ISU researchers have received $190,000 in grants from the Iowa Biotechnology Byproducts Consortium to turn erstwhile compost into a bio-oil that could be used for boiler fuel and potentially transportation fuel.
First, the manure needs to be dried so it can be burned. The manure is mixed with corn stalks and put in a big drum, using small blower to keep the air circulating and an auger to turn the mixture once a day. Within about five days, bacteria and fungi working to decompose the mix have naturally raised the temperature to about 150 degrees Fahrenheit. Within another 20 days or so the moisture content is down from 60 percent to about 20 percent, a process the researchers have dubbed bio-drying.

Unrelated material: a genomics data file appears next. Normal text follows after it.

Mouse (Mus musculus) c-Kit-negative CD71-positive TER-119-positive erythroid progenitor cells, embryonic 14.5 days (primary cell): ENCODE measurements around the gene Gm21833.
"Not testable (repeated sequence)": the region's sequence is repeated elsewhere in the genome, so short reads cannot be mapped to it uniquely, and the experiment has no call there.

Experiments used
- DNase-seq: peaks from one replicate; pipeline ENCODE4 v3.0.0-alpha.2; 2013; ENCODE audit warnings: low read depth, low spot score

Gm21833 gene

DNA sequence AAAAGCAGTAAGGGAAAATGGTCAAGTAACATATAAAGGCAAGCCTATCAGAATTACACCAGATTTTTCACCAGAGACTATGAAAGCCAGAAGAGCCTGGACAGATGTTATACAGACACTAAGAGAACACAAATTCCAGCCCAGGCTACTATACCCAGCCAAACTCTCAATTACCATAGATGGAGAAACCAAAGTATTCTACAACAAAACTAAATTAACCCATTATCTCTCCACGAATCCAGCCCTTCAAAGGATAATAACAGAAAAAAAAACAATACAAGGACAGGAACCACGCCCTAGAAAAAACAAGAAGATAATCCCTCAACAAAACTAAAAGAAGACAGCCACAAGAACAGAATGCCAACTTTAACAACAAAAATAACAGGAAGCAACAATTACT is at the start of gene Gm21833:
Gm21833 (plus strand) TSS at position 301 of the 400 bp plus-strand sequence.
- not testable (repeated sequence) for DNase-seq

The mixture is then rapidly heated in a fluidised bed reactor with no oxygen, a process called fast pyrolysis. The process thermochemically breaks the molecular bonds in the mixture, producing charcoal that can be used to enrich soil and an evaporate that is condensed into the bio-oil.
Preliminary tests indicate every kilogram of dried mixture produces 0.2 to 0.5 kilograms of bio-oil depending on the operating conditions. The energy content of dry manure is 12 to 18 gigajoules per ton (0.9 tonnes).